What are the different dimensions of maturity through the lifespan?
The Developmental Line
|0 – 18 months||Infant|
|18months – 4 years||Toddler|
|5 – 12 years||School Child|
|13- 24 years||Adolescent|
This is a list of a ‘typical’ developmental line. Each of these categories is distinct and follow in a chronological order. No infant can become an adult without first going through the other stages of life.
The progression here is indicated by age, which is something that happens simply as time passes. While this time is passing, we are having experiences that we will build upon and strengthen.
Take movement for example. As infants, our movement is limited, but much of our experiences help us strengthen our muscles and coordination so that we can eventually learn to crawl, then walk. Once we can walk, we move into a new life stage (toddler) and our experiences there will eventually help us learn to run, climb and jump. An infant who does not get these experiences, perhaps due to illness or otherwise, will typically be more delayed in moving on to the next stage.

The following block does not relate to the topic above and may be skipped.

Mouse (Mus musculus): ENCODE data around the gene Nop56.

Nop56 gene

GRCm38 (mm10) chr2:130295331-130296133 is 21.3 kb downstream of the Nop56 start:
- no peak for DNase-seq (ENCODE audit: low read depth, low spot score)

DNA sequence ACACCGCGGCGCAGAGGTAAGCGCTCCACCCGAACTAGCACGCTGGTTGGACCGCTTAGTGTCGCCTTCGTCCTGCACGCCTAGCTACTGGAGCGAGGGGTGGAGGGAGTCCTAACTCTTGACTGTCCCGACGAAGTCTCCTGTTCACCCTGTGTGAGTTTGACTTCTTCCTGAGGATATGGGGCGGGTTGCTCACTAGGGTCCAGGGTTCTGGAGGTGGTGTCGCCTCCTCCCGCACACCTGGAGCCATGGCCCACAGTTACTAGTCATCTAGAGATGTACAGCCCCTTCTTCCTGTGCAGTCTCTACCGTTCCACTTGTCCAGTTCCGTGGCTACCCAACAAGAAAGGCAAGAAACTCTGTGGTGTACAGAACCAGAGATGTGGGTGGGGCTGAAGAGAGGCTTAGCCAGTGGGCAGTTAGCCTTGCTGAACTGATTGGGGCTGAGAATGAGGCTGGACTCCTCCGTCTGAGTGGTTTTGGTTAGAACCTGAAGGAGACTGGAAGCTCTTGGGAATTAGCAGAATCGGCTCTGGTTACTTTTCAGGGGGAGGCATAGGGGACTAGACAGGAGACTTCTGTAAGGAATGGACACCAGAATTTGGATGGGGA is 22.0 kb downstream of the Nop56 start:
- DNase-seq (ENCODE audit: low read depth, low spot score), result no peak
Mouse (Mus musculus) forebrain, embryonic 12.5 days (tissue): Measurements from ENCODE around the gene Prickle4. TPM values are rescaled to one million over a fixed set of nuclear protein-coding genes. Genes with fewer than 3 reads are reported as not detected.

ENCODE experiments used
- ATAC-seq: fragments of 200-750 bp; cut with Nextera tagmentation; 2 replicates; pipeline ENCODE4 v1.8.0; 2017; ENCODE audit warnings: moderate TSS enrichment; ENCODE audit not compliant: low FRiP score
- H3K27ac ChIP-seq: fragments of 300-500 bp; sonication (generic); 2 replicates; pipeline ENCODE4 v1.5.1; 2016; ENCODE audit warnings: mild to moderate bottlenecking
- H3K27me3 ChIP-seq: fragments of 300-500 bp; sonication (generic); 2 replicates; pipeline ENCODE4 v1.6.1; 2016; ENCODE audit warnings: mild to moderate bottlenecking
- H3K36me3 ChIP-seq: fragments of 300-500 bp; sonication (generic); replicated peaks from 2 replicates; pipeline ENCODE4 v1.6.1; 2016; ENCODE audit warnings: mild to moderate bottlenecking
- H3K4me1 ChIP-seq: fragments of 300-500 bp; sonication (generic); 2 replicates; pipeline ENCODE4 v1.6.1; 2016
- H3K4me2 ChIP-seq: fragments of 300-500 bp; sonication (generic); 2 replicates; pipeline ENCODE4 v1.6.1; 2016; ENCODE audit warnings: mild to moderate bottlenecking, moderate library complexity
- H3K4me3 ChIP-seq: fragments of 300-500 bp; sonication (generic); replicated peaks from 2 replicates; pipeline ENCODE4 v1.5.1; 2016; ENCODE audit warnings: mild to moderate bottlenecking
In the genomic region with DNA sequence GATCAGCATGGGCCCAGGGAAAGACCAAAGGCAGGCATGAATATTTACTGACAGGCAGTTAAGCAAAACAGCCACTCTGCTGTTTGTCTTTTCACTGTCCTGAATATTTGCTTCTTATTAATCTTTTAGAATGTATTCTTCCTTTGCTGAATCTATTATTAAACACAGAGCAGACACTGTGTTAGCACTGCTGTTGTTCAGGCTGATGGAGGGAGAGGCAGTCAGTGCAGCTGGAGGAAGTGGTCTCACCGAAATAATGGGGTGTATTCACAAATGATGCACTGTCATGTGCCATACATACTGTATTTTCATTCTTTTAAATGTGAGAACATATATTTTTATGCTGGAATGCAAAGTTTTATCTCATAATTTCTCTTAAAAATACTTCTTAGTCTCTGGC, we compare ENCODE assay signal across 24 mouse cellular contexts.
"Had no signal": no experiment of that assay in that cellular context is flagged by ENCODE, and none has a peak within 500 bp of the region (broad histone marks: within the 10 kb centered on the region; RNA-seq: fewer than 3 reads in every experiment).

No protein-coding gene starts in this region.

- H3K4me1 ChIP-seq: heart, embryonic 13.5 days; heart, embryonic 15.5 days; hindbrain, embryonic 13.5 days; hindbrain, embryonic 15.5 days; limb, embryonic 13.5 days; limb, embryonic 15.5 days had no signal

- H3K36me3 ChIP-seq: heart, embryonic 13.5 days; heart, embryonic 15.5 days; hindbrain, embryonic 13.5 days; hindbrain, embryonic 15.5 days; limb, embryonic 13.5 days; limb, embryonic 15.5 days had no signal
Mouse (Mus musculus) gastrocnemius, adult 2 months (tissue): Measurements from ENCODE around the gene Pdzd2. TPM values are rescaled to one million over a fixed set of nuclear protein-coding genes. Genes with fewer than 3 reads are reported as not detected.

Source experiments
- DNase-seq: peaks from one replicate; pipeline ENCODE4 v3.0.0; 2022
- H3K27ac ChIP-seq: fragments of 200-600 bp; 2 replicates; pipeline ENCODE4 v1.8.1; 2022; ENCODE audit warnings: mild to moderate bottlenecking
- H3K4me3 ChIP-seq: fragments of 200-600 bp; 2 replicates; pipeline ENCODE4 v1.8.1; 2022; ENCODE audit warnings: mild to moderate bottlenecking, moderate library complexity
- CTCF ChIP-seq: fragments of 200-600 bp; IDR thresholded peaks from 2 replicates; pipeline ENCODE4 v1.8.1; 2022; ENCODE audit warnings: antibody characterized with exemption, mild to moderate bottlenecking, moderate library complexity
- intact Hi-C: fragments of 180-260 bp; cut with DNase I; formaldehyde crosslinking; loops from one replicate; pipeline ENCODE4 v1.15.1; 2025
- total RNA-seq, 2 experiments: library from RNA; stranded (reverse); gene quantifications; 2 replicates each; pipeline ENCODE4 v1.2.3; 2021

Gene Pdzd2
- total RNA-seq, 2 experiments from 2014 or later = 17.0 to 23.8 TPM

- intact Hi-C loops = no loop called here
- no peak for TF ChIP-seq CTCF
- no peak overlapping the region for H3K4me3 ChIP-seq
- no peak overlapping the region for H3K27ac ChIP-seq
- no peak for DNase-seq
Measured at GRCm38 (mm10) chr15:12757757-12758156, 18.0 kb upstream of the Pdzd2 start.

The more experiences we have and the more appropriate they are for our developmental stage (not too difficult and not too easy), the more equipped we become to move onto the next developmental stage. This, in essence, is how we mature.
Dr. McKinnon outlines four dimensions of maturity
- Thoughts– learning how to think abstractly and understanding the concept of time
- Self and Other– recognizing that we are separate from our parents or caregivers and still having empathy for them
- Social Ethic -learning how to internalize right and wrong rather than it being enforced by someone outside of us
- Ego Strength– learning how to “self soothe” which can only happen if we are soothed by others when we are developing